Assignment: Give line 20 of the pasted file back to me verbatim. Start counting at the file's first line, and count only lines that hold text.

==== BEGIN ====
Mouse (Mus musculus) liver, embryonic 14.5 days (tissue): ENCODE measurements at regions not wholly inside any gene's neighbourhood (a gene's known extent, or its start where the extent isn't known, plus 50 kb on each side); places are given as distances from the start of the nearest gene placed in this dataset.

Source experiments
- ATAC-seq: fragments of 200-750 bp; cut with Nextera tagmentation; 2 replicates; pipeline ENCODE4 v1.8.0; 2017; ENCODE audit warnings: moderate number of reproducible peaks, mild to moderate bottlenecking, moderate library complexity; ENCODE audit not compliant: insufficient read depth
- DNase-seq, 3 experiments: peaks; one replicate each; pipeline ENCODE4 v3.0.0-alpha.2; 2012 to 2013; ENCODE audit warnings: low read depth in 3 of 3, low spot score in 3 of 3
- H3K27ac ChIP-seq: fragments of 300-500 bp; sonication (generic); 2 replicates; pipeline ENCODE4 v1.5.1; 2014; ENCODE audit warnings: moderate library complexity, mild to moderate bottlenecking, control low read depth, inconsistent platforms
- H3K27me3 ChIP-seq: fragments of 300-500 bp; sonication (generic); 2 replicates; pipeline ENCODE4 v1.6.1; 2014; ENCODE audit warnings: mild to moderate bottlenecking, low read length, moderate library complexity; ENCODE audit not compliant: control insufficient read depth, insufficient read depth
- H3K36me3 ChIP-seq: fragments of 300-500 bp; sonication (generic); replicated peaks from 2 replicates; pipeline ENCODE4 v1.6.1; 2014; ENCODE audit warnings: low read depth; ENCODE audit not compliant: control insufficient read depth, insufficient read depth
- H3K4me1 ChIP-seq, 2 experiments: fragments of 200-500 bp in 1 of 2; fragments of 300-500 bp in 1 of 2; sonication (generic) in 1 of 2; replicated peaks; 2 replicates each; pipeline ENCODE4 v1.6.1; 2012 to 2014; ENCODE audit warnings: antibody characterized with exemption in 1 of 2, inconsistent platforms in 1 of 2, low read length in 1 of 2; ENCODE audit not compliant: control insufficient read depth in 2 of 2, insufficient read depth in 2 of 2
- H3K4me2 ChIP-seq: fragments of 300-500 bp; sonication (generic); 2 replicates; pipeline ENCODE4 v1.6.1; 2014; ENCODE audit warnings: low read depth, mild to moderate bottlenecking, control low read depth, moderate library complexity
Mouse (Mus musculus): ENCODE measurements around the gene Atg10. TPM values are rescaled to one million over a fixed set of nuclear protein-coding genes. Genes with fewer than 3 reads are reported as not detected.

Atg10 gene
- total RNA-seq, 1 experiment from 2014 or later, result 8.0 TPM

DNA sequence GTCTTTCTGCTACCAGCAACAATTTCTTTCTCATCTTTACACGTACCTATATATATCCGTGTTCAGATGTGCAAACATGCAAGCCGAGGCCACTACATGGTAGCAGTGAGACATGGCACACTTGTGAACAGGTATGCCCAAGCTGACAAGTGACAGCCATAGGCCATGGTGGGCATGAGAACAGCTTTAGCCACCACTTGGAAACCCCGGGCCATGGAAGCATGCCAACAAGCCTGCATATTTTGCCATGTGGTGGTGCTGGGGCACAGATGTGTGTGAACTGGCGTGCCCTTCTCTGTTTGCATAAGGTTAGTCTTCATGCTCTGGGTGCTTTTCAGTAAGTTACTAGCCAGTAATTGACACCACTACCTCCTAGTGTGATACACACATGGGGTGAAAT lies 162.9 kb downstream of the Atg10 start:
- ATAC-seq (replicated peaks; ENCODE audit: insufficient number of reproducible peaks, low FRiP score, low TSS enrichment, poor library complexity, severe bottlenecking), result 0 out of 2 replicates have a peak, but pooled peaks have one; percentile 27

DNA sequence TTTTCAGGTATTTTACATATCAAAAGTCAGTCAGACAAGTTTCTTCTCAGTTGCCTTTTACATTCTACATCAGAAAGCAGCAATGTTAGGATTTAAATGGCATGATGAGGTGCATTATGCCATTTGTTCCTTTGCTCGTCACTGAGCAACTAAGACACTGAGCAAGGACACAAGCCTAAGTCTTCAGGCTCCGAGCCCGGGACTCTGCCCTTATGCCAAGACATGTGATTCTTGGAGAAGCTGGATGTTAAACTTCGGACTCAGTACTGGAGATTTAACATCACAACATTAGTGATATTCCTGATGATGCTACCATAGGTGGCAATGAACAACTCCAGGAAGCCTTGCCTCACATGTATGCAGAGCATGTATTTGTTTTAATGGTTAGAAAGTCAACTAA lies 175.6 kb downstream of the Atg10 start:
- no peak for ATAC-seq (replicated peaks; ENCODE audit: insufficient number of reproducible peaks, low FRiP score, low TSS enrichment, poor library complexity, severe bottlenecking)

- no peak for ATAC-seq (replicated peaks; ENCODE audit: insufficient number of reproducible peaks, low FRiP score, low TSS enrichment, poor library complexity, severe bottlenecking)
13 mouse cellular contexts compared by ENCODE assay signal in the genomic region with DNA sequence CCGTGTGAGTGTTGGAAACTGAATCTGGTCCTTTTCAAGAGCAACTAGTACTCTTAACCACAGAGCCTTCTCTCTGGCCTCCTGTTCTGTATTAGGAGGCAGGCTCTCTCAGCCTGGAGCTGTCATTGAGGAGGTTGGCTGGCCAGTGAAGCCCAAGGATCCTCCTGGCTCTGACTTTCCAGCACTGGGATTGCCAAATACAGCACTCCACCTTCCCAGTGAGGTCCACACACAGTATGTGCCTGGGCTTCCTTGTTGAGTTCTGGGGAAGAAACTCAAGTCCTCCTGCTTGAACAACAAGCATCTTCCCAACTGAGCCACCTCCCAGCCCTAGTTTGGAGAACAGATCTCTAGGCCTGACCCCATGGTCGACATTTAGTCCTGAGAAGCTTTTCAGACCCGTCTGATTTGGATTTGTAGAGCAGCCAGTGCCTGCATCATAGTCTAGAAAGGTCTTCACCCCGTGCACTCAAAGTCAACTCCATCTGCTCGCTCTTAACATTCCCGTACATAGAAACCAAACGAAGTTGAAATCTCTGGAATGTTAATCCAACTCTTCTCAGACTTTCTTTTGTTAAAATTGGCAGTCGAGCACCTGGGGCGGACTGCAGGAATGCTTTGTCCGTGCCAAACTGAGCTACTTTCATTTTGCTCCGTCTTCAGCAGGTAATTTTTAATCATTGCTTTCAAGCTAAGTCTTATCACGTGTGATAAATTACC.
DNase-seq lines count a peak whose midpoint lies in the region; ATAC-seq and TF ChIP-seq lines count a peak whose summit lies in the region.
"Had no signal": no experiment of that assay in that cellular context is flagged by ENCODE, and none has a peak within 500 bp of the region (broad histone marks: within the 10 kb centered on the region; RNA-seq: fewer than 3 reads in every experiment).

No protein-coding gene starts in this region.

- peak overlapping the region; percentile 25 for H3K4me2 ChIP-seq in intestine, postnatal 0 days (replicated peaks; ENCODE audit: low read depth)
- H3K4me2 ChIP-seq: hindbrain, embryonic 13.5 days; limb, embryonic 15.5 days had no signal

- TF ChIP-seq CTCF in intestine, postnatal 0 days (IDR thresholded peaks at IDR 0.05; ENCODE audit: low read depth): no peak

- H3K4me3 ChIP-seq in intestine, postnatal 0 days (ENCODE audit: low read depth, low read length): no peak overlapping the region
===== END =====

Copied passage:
"Had no signal": no experiment of that assay in that cellular context is flagged by ENCODE, and none has a peak within 500 bp of the region (broad histone marks: within the 10 kb centered on the region; RNA-seq: fewer than 3 reads in every experiment).